The Canadian Radio-television and Telecommunications Commission made the right decision when it opted not to regulate new media services.
However, vendors who do business in Canada shouldn’t be so busy celebrating that they overlook one of the traditional areas of CRTC regulation: Canadian content.
Cancon, as the mandated content is affectionately known, is a staple of Canadian radio and television. Cancon regulations assure we are not rolled-upon by the cultural elephant to the south. We get Kids in the Hall in addition to Mad TV. In cyberspace, this takes a beating – how can anyone ensure the delivery of Canadian data, opinions and statistics?
Simple answer: you can’t, and the CRTC wisely recognized that regulations can’t ensure home-grown content. But that doesn’t mean Canadian high-tech consumers don’t want relevant content, such as Canadian pricing and availability information, stories detailing Canadian success stories, information on local representatives, etc.
The good news is vendors are getting better at providing this. Six months ago, surfers were more likely to be dot-commed than they are now. (Yes, “dot-commed” is a made-up verb. My column, my rules.) You’ve been dot-commed when you drill down into the Canadian version of an American vendor’s site only to strike U.S. data, or when you type in a .ca address only to be sent to a .com site.
Lately, dot-comming predominantly occurs within product sections of sites, where it may be less serious. Tech specs are tech specs, after all. Inprise.ca, for example, dumps you without warning into Borland.com when you click on a specific product, but otherwise Inprise does a decent job of delivering Cancon. Similarly, www.cai.com/offices/canada gets kudos for Canadian event listings and user group information, although search for CA’s Unicenter or Jasmine and you’re dot-commed before you can hit the Stop button.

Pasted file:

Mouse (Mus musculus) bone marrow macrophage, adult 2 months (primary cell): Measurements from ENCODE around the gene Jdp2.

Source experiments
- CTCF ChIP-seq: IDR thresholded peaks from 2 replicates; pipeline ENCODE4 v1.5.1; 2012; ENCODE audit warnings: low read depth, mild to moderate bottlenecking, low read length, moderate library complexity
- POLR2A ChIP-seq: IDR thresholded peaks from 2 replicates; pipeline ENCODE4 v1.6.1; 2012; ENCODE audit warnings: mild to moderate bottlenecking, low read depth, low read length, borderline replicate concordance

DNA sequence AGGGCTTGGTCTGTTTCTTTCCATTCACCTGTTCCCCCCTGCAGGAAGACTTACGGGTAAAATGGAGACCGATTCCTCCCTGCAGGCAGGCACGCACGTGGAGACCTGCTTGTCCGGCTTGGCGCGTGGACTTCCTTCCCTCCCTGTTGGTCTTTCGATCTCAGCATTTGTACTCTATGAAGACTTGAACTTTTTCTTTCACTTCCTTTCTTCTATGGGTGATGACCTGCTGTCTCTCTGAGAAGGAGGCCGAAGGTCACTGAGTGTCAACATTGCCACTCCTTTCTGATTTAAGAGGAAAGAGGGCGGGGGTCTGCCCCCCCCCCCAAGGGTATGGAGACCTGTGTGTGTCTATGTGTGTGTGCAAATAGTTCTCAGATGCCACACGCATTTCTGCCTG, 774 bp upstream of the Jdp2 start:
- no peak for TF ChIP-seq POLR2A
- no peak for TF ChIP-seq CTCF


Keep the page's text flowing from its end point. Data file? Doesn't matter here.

A quick trip through the JBOPS ERP group (J.D. Edwards, Baan, Oracle, PeopleSoft and SAP) also leaves a good taste in a Canuck’s mouth, with one notable exception.
Oracle.ca, jdedwards.ca, peoplesoft.com/en/worldwide/canada/ and sap.ca offer Canadian information on events, user groups, contacts and success stories. SAP even identifies links which lead out of the Canadian site. Baan, however, is a disappointment. Typing in baan.ca dot-coms the surfer with no warning, and when you finally navigate back to the supposedly Canadian version of the site, the only noticeable difference is a maple-leafed Baan logo.
And there’s no joy to be found in the Baan Passport offering, whereby surfers customize their on-line experience. When filling in the form, Canada is not listed as a “Primary Country of Interest” although Brazil and The Netherlands are there.
Other good Cancon sites include Xerox.ca (although all prices are in U.S. dollars), can.ibm.com (even though many links, including Developers, Year 2000 and Investors, dot-com you), corel.ca (which offers both Canadian and American product pricing), and sybase.ca.
On the wrong side of the street are Informix, which has no Canadian site, and – surprisingly – Nortel Networks. This Brampton, Ont., company has a bare-bones Canadian site, with almost all the useful information located over at nortelnetworks.com.
The lesson here is that a lot of information – such as product specifications – is not national in flavour, and one set of pages for the whole world is acceptable. However, if you want to sell to Canadians then include some Canadian content, even if the CRTC isn’t going to force you to do so.